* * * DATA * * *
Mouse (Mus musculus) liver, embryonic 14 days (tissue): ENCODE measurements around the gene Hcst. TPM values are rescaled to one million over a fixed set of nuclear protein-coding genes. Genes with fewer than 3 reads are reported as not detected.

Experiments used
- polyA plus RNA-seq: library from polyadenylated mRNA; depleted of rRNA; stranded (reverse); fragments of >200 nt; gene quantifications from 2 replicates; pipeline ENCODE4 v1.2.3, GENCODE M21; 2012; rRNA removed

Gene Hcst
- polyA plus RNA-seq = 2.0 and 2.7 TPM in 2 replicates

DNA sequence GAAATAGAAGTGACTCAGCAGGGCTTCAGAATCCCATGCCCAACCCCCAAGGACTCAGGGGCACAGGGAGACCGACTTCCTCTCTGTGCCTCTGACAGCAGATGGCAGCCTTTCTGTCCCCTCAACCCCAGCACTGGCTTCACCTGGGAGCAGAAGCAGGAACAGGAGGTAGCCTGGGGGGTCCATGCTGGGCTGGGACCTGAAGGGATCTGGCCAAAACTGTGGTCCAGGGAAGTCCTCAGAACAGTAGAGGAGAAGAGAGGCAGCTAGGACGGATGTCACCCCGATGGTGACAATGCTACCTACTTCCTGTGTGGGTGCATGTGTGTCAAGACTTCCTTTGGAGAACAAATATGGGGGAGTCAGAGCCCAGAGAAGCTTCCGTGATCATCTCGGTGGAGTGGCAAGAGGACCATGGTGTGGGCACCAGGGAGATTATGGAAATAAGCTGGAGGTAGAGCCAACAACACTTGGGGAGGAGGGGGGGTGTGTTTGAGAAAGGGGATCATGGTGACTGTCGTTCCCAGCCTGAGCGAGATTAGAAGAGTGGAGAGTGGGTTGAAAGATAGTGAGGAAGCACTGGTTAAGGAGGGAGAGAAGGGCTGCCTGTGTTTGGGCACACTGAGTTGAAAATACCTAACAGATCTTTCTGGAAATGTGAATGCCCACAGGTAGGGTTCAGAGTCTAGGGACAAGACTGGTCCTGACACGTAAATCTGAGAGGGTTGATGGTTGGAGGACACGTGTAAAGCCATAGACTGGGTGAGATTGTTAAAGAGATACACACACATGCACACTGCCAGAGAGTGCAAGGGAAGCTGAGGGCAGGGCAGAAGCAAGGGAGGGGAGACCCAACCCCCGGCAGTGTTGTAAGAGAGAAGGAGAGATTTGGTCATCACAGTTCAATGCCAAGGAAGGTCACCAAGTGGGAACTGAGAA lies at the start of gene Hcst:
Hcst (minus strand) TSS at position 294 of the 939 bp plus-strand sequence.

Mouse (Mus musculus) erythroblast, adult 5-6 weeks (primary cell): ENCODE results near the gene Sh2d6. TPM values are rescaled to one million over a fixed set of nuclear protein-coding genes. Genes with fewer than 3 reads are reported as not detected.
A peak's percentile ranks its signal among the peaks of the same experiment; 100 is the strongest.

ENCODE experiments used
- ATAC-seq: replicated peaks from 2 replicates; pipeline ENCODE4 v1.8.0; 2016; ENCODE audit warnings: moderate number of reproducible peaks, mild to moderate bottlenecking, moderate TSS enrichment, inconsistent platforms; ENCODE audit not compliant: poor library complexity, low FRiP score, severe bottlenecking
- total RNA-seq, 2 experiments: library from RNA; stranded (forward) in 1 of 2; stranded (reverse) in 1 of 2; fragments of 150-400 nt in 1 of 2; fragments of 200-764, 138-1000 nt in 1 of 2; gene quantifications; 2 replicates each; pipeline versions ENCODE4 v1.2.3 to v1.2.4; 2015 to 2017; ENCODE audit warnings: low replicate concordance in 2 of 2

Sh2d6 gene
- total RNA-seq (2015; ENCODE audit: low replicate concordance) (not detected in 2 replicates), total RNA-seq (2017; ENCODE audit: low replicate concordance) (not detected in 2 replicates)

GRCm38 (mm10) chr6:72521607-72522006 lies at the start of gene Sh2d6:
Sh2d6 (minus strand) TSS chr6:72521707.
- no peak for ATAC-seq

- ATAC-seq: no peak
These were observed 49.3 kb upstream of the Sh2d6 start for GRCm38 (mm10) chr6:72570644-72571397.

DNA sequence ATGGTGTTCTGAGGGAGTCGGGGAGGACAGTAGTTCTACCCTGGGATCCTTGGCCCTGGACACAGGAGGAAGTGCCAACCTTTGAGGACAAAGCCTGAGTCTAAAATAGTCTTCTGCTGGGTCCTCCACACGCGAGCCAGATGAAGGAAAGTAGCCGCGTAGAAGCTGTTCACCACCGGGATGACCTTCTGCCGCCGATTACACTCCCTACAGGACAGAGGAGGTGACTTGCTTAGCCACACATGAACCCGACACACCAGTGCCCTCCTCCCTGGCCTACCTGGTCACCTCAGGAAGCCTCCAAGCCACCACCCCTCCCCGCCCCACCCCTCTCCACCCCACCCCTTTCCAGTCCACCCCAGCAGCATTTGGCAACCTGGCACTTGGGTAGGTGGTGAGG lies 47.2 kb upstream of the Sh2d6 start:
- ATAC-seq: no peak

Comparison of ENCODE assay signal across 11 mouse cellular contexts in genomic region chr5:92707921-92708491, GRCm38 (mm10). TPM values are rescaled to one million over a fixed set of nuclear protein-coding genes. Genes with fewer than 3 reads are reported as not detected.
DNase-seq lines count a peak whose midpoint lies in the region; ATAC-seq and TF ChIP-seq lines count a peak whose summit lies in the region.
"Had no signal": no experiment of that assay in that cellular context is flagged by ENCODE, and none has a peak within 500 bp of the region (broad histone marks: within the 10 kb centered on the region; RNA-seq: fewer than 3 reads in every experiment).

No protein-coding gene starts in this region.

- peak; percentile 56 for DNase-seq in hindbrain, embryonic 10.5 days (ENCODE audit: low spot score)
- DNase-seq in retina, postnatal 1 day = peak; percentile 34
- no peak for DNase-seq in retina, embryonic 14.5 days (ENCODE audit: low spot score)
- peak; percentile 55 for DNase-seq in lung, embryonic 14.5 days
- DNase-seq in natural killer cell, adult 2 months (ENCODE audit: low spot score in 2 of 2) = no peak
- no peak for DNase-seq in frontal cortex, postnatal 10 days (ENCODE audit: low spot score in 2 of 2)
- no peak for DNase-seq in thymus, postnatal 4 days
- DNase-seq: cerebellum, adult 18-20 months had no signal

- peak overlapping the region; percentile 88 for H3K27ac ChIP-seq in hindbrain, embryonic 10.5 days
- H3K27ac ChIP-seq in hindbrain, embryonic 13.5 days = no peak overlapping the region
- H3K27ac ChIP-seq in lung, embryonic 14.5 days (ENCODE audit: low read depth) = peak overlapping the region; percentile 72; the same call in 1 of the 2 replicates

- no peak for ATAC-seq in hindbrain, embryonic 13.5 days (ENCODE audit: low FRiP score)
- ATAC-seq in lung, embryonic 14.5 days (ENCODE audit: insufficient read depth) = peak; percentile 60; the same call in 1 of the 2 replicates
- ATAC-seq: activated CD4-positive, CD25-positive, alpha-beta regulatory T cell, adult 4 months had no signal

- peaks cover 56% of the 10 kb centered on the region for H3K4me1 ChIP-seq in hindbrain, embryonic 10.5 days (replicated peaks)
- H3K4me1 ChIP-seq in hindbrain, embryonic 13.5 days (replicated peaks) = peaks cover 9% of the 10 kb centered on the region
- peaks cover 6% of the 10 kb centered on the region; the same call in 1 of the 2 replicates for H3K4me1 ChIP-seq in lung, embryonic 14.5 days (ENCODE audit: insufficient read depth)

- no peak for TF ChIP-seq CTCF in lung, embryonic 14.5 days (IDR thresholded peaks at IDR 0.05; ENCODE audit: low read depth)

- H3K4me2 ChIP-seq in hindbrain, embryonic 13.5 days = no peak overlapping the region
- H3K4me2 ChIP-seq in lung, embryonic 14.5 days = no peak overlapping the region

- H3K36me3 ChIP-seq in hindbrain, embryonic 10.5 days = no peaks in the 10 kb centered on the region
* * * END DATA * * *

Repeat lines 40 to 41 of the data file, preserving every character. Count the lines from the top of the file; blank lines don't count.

- peaks cover 56% of the 10 kb centered on the region for H3K4me1 ChIP-seq in hindbrain, embryonic 10.5 days (replicated peaks)
- H3K4me1 ChIP-seq in hindbrain, embryonic 13.5 days (replicated peaks) = peaks cover 9% of the 10 kb centered on the region